So my wonderful, beautiful, definitely under 50-year-old mother* finally came to visit me!
As I’ve said before, I was just a bit excited for her arrival, resulting in my telling an uncomfortable number of people about it in the preceding weeks (think around the number of people that Liam Neeson kills in the first Taken movie).
As per our beloved tradition that only I know about, I did the appropriate hiding of everything that might be even slightly disconcerting for a mother to see in her daughter’s dorm room before she came – you know, the beer bottles, the nipple rings, the pictures of me and Charlie Sheen.** With all of these things tucked snugly away into hiding spots that I consequently forgot after she left and spent an hour trying to find, I was ready for her to be in France! I’m not sure what age it is suddenly no longer uncool to like your mom, but I’m pretty sure I’ve passed it, so let me just say: it literally felt like waiting for Christmas day (minus the present wrapping anxiety).
On the day of my mom’s arrival, I met her at the train station with baguettes, wine, and Iberian ham – so basically everything you need for an adventure! We trudged her abnormally large suitcase to the hotel and were ready to take on France, Rouch women style!
So about a million, thousand awesome things happened while my mom was here, so I’m going to indulge myself and talk about most of them, but in two parts. This first blog post is about the beginning of the week when we stayed in Lille.
Here are just some of the highlights:
“He says to tell you that I’m really awesome”. Undoubtedly one of the best parts of the trip was taking my mom to meet the family I tutor for, who have pretty much become my family here in France. Not going to lie, I was a little nervous for how the night would shape out: my mom doesn’t speak any French, the family doesn’t speak any English, and I don’t have nearly the attention span conducive to being a translator. However, it actually ended up being relatively painless (minus my attempts to play Twister with people under the age of 12)***. We picked up the kids from school and headed home to make some homemade crepes and play with the ridiculous number of American toys that my mom brought for them. To my chagrin, Louie, the youngest boy, took an immediate liking to my mom; by immediate liking I mean, of course, that he did not run away from her every time she tried to talk to him. He played teacher with her using a children’s book, teaching her need-to-know French terms like “rabbit” and “cave”. The girls even got my mom and I to challenge each other in Wii dancing which, if you’ve ever seen me at a Bennigan’s on Tuesday night, you know that I won. Once the parents got home, we drank some champagne while talking about Paris and I had to take a minute to let it sink in that this was actually happening. It was a little awkward translating compliments about myself back and forth between the two groups but hey, what can you do, life’s hard sometimes.
Speaking “American” and eating like one too. My mom is some kind of satanic voodooist in the kitchen; she has always been able to make the most delicious meal out of practically nothing. Literally you could have only mayonnaise, pineapples, and a package of questionably-aged hot dogs in your fridge. Give my mom half an hour, and you are suddenly eating the best mayonnaise/pineapples/questionable hot dog dish in your freaking life, and loving every minute of it. What’s my point? While she was here, my mom was able to make an American-tasting meal that made it feel just like home using the tiny stovetop provided in her hotel room: breaded chicken, mashed potatoes, baby carrots, and, of course, wine. It was exactly what I needed: a nice, homemade meal while being able to speak “American”. Yes, I am completely aware that the language we speak is actually called English – I’m not a Republican after all. But in this instance, I actually do mean American. So many of my friends here are from England and, while I love learning their different ways of saying things like French fries (chips) and chips (crisps), I needed some time speaking with some American slang and not having to explain my meaning. To this day, I have no idea what my English friends thought I meant when I asked if they had any “whiteout”.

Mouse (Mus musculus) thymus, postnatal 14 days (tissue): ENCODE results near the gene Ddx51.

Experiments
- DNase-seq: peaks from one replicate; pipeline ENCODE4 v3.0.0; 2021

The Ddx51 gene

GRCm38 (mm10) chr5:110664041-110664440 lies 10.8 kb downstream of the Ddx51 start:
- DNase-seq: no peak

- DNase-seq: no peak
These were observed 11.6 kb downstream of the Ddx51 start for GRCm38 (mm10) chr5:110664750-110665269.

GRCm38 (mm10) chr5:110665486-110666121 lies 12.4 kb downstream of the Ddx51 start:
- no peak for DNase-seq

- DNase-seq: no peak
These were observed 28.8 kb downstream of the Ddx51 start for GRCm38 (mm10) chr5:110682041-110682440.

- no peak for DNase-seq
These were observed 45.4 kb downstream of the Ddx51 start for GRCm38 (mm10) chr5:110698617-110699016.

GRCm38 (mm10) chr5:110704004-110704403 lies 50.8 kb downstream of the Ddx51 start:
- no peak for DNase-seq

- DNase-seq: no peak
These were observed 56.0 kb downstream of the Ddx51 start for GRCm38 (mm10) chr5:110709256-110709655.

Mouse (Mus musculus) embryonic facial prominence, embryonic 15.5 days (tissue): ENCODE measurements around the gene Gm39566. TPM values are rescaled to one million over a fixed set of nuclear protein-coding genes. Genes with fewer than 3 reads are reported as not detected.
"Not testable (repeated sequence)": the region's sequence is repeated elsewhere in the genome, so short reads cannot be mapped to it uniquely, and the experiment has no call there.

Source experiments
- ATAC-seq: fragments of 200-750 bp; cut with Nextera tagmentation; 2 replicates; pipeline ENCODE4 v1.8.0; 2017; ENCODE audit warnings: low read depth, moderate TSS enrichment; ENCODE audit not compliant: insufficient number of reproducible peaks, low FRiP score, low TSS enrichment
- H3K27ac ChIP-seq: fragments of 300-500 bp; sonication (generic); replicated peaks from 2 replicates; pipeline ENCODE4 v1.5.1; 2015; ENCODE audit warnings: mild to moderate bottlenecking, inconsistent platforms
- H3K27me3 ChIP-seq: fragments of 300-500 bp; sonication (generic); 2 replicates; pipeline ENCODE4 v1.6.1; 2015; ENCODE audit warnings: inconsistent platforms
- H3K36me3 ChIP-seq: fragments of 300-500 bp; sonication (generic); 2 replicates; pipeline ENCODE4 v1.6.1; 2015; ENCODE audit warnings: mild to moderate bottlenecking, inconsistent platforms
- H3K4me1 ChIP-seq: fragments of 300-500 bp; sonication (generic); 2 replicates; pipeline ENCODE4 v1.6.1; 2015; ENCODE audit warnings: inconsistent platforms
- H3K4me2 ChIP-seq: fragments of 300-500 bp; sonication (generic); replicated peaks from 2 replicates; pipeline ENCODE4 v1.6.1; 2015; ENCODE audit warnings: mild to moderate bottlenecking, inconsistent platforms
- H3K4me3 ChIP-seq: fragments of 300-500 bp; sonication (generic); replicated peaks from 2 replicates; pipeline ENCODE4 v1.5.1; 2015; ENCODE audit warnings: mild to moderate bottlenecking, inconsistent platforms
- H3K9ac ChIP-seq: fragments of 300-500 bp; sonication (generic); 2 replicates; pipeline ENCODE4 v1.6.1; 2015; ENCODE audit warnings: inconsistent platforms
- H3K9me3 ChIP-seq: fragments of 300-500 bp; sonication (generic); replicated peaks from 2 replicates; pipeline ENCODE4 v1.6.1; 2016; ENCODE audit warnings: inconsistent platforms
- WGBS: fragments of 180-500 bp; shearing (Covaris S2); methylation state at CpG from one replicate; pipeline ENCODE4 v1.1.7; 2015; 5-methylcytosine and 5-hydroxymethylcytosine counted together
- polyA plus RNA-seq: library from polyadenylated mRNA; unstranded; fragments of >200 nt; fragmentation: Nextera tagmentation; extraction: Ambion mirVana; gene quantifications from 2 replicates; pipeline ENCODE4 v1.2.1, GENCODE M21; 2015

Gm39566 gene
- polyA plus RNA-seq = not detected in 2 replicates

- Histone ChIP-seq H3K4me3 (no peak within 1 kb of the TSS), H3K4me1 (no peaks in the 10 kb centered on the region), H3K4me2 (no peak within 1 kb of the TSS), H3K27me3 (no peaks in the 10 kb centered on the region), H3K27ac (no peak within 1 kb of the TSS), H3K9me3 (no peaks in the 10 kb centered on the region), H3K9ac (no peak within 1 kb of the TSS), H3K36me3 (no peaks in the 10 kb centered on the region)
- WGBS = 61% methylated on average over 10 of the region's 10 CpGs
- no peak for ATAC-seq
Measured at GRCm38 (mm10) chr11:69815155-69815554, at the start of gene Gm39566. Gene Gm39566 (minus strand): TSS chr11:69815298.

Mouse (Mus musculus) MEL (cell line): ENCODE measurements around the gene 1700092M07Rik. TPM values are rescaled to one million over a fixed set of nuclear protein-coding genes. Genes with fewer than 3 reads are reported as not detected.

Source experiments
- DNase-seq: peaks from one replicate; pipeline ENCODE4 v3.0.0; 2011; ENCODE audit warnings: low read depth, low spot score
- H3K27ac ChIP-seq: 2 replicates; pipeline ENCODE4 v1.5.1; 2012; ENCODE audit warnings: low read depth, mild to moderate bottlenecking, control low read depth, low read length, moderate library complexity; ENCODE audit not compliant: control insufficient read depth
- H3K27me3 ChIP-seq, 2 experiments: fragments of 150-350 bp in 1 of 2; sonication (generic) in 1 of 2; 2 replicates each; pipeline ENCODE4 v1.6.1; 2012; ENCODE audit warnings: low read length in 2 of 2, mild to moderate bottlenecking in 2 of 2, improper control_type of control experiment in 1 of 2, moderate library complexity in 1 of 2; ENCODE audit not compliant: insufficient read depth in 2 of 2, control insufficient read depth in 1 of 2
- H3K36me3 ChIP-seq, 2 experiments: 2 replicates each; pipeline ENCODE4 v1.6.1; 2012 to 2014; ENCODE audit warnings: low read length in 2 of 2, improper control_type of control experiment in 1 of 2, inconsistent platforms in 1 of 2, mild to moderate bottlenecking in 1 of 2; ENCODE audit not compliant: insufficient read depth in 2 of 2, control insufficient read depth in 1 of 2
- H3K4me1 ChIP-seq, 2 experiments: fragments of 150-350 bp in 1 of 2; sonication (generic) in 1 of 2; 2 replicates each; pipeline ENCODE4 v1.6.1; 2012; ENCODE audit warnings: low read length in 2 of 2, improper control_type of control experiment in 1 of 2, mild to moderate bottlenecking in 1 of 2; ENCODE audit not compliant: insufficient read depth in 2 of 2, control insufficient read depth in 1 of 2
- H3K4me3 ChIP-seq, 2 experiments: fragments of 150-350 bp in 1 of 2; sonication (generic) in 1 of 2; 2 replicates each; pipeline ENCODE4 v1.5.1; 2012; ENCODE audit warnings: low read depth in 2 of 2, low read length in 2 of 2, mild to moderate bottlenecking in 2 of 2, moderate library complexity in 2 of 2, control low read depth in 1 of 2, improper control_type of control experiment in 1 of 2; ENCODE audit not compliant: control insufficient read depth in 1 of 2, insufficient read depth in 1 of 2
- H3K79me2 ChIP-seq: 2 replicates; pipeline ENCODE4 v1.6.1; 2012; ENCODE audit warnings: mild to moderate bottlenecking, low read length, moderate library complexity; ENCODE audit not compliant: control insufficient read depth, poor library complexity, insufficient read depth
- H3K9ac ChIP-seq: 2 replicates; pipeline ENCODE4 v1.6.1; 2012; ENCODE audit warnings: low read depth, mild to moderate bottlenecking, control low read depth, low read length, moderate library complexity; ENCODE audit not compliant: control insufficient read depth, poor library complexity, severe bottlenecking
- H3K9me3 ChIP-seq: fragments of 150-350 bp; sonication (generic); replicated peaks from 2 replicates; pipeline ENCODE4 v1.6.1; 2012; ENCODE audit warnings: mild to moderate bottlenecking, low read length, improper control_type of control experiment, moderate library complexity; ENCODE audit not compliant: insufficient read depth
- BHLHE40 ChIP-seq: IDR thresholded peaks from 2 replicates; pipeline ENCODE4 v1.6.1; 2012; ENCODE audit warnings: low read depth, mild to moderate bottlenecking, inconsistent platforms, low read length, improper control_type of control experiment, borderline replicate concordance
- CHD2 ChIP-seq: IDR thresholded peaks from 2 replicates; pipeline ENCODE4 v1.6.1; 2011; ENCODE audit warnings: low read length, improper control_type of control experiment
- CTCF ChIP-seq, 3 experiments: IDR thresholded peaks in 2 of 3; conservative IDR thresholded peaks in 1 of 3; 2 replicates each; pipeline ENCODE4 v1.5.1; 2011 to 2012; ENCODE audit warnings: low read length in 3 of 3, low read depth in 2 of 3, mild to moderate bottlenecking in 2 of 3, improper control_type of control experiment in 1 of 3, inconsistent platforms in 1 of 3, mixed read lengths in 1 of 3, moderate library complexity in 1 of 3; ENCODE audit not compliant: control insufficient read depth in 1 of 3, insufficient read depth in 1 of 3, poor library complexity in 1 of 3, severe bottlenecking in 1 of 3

The Great Gauffre Debacle of 2012. First let me say that I am not going to explain what a gauffre is. The beauty and perfection of gauffres surpass my literary abilities, so you’re just going to have to Google it. Anyways, when my mom came, I was super excited to impress her with my French abilities and show her that the millions of flash cards I have made over the years and that she is still finding in the most remote areas of our house were finally worth something. This was going pretty well for most of her trip. I mean, sure, French people might think I sound like a five year old on cough syrup, but at least to my mom I sounded cool. This coolness came to an abrupt end when I innocently tried to order a gauffre at a booth in the town center. I still have no idea why French people never understand me when I order this, but every single interaction I’ve had trying to buy a gauffre has resulted in sheer confusion and a series of awkward pointing. My waistline be damned, I will persevere and keep ordering them until I get it right….even if my mom is not here to see it.****
So those were definitely the highlights of my mom’s trip while in Lille. Next post I’ll give you all some deets about the time we spent in Paris, including our unnecessarily long quest to find the Eiffel Tower.
*I was contractually obligated to include this description.
**I feel the need to clarify that I am completely joking. Maybe it’s a problem that I feel this need.
***Twister is going on the Murtaugh list.
****I mean she won’t be in France, not that she’ll be dead. Although, the end of the world is coming up so who knows.